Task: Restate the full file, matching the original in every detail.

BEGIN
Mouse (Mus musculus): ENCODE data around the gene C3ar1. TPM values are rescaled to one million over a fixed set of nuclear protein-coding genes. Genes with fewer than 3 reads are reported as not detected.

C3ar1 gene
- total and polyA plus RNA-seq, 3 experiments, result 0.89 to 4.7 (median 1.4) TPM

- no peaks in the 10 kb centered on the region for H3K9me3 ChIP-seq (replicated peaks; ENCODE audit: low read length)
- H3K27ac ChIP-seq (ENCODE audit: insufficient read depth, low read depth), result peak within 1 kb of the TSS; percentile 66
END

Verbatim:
Mouse (Mus musculus): ENCODE data around the gene C3ar1. TPM values are rescaled to one million over a fixed set of nuclear protein-coding genes. Genes with fewer than 3 reads are reported as not detected.

C3ar1 gene
- total and polyA plus RNA-seq, 3 experiments, result 0.89 to 4.7 (median 1.4) TPM

- no peaks in the 10 kb centered on the region for H3K9me3 ChIP-seq (replicated peaks; ENCODE audit: low read length)
- H3K27ac ChIP-seq (ENCODE audit: insufficient read depth, low read depth), result peak within 1 kb of the TSS; percentile 66